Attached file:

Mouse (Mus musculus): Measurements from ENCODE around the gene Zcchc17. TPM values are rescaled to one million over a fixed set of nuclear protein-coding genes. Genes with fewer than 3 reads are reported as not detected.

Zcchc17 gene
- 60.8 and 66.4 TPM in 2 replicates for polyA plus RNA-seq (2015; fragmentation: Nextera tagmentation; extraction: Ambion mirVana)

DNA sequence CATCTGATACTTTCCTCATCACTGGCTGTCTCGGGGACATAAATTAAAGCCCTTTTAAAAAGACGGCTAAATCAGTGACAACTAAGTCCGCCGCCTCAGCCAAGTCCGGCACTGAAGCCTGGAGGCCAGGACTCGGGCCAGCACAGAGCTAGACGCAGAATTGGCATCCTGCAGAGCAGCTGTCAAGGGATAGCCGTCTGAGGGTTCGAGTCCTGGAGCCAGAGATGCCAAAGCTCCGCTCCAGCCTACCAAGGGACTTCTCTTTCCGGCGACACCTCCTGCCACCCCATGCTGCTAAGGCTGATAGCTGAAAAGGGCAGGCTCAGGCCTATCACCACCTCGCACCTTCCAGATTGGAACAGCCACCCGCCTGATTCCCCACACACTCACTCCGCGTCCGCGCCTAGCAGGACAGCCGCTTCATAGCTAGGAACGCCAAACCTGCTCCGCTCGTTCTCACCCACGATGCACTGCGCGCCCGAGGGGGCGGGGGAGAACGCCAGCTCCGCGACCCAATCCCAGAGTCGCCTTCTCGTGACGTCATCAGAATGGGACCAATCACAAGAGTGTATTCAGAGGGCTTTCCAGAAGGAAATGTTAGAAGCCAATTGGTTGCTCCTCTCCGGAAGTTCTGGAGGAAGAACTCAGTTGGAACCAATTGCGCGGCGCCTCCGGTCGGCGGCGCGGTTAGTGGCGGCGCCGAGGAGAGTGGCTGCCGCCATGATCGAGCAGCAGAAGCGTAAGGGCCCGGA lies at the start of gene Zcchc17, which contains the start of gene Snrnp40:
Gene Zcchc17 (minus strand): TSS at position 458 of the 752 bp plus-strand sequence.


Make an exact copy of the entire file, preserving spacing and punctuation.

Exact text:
Mouse (Mus musculus): Measurements from ENCODE around the gene Zcchc17. TPM values are rescaled to one million over a fixed set of nuclear protein-coding genes. Genes with fewer than 3 reads are reported as not detected.

Zcchc17 gene
- 60.8 and 66.4 TPM in 2 replicates for polyA plus RNA-seq (2015; fragmentation: Nextera tagmentation; extraction: Ambion mirVana)

DNA sequence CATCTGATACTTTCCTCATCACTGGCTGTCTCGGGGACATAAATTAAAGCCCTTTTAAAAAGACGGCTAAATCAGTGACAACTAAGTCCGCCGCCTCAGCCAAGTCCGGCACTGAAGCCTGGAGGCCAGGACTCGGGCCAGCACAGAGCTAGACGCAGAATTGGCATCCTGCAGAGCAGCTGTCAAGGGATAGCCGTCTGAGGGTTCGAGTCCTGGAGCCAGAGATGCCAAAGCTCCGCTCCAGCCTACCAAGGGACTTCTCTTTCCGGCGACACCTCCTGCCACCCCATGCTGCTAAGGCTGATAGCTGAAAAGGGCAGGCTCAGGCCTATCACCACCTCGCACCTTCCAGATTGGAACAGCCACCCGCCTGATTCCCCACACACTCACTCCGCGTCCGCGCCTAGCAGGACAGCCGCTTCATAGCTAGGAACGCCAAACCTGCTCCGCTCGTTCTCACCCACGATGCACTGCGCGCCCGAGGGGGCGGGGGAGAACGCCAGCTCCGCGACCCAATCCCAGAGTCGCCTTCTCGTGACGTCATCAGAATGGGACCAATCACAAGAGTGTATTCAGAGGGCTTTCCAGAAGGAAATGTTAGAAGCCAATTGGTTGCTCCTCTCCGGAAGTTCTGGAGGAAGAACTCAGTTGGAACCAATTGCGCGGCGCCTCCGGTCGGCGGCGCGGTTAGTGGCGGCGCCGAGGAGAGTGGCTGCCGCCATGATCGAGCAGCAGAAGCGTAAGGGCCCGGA lies at the start of gene Zcchc17, which contains the start of gene Snrnp40:
Gene Zcchc17 (minus strand): TSS at position 458 of the 752 bp plus-strand sequence.